Truthful Tuesday: Let’s Play A Game

We have not one, but two questions for Truthful Tuesday this week…

Do you enjoy taking part in other bloggers challenges? You know I do. About half of what I do on this blog are bloggers’ challenges:

  • Share Your World
  • Truthful Tuesday
  • Fandango’s Provocative Question
  • One-Liner Wednesday
  • Writer’s Workshop
  • Throwback Thursday
  • Flashback Friday
  • Stream of Consciousness Saturday
  • Song Lyric Sunday
  • Question Time Over Coffee
  • Simply Six Minutes (occasionally)

And of course

  • Just Jot It January (hey Linda, are we doing that this year?)
  • Blogging From A To Z April Challenge

I even tried my hand at one of my own, "Go Stand In The Corner!" It kind of fell over like a lead balloon, because I discovered that I couldn’t go through with it without becoming overtly political, and you know what happens when I do that

Do you prefer a picture or word/sentence/question prompt? Definitely the word/sentence/question prompt. Pictures throw me for a loop. I do try sometimes. I might even do the one for this week, which involves toilet paper…

So there’s my totally truthful response to this week’s question(s).

Tally-ho and away we go!
See you next week with a brand new show!

Truthful Tuesday: On The Move

This week, Di has chosen methods of transportation for Truthful Tuesday:

How do you prefer to travel  (plane, car, boat, bike, train, other)?

Well, lessee…

I didn’t drive until I was 28, which meant taking buses and light rail when I had to go somewhere, like school or work. I started taking the Chicago Transit Authority’s trains and buses as a freshman in high school, when I was at St. Ignatius College Prep. I would take the Englewood/Jackson Park-Howard line from Loyola Avenue to Roosevelt Road, then transfer to the #12 Roosevelt Road bus to school. It was later that I found out that, if you were to exit the campus through the rear fence and walk several blocks, you could catch the Congress/Douglas-Milwaukee train to Washington, then walk through a tunnel to the Howard train, and save 10 cents each way because you didn’t need a transfer between the train lines.

Riding public transit had its advantages (chiefly not having to find a place to park that didn’t cost an arm and a leg, no parking permits, etc.), but I was at the mercy of the schedules, and if I had to carry anything more than a briefcase or a book bag, it got very clumsy. Not to mention having to stand when the bus or train was crowded, sometimes for the entire trip. One interesting feature was what Bill Cosby called “A Nut In Every Car.” (Knowing Cosby has turned his name to mud over the last few years, I won’t embed the video. Trust me, though, when Cosby was funny, there were few people funnier.)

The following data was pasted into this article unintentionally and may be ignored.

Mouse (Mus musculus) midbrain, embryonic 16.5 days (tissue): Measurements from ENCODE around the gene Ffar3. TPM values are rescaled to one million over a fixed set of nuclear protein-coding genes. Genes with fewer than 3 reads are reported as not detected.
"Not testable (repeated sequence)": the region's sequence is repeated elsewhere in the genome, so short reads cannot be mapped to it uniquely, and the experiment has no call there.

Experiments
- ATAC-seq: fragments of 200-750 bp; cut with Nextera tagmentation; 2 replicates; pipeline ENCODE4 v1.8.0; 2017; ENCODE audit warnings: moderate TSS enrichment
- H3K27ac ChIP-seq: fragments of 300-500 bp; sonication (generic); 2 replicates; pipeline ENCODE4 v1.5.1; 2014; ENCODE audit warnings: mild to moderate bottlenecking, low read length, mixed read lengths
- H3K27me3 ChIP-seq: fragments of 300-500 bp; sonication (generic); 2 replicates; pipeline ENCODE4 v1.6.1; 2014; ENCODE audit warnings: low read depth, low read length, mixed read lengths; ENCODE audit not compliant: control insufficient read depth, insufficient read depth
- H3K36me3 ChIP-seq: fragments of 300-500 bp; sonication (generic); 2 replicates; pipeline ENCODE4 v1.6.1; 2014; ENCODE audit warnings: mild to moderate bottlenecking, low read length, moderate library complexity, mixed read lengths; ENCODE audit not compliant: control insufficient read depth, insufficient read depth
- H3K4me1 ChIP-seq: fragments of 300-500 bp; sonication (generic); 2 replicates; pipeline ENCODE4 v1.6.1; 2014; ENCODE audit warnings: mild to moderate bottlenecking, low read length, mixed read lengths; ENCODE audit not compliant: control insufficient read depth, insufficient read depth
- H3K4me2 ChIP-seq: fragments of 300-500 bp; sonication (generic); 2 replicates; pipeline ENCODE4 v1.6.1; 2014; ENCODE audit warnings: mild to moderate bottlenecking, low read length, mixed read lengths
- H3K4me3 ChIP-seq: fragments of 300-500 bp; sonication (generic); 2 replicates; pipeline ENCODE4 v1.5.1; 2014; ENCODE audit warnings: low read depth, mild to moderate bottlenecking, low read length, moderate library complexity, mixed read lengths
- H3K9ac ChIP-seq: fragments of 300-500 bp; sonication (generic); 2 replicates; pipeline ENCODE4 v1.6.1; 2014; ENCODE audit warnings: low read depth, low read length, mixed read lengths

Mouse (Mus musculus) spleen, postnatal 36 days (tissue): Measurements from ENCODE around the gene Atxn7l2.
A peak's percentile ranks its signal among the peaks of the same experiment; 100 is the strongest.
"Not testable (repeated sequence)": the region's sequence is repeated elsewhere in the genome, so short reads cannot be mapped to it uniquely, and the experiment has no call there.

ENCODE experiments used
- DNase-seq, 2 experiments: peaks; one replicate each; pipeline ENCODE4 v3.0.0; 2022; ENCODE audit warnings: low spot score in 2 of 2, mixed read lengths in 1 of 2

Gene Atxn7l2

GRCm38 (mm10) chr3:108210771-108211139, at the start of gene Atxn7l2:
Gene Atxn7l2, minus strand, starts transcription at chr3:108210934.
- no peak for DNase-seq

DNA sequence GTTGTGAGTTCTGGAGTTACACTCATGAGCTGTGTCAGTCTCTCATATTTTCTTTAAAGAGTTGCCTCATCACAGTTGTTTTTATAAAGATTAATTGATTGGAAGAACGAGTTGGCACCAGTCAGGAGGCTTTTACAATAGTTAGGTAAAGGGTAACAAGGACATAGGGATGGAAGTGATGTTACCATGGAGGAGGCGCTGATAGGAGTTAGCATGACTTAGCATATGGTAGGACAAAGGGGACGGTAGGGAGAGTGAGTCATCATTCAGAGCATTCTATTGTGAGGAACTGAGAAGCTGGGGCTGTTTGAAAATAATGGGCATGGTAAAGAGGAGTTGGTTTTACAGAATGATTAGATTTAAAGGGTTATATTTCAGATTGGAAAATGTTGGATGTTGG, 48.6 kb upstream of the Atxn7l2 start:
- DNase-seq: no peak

In my high school and college years, I frequently rode my bicycle (called a “push bike” in some parts of the world). I rode it to school every day when I was in high school that the weather permitted (i.e. whenever there wasn’t a foot of snow on the ground). When I was at Notthwestern, I would ride my bike there in the off-hours, when there was no bus to take me home.

When I did start driving, I bought a 1984 Chevy Cavalier, which was a good car at first, but I had a couple of accidents in it, and it developed transmission trouble twice, the second time so bad that I got it home, put it in the other half of our two-car garage, and called a friend to help me find a new car. The second car was a 1989 Dodge Omni, which, for all the bad things you might have heard about Dodges, was a decent car and one that I enjoyed driving. I traded that in for a 1992 Honda Accord, which we had for over 20 years and only got rid of (we donated it) when it was costing more than it was worth, and besides, I had stopped driving thanks to the stroke. In 2002 we bought a 2002 Honda Odyssey which is still our main form of transportation, after 20 years. We’re hoping to get a few more years out of it before the government orders us to buy an electric car.

I traveled by air frequently during my twenty years at the twenty-year job, and at the job I had up to when I had my stroke. That sounds glamorous until you do it for a while, and after a while the airlines did everything they could to make flying as uncomfortable and humiliating as possible. Without telling you what he really said, I heard someone compare it to riding in a cattle car. I thought for certain they’d have people hanging off straps in the aisles before long. And, despite the BS story that they tell about there being the same amount of room between you and the seat in front of you that there was in the 1980’s, there’s barely enough room to climb into your seat, and forget leaning the seat back if you value your life.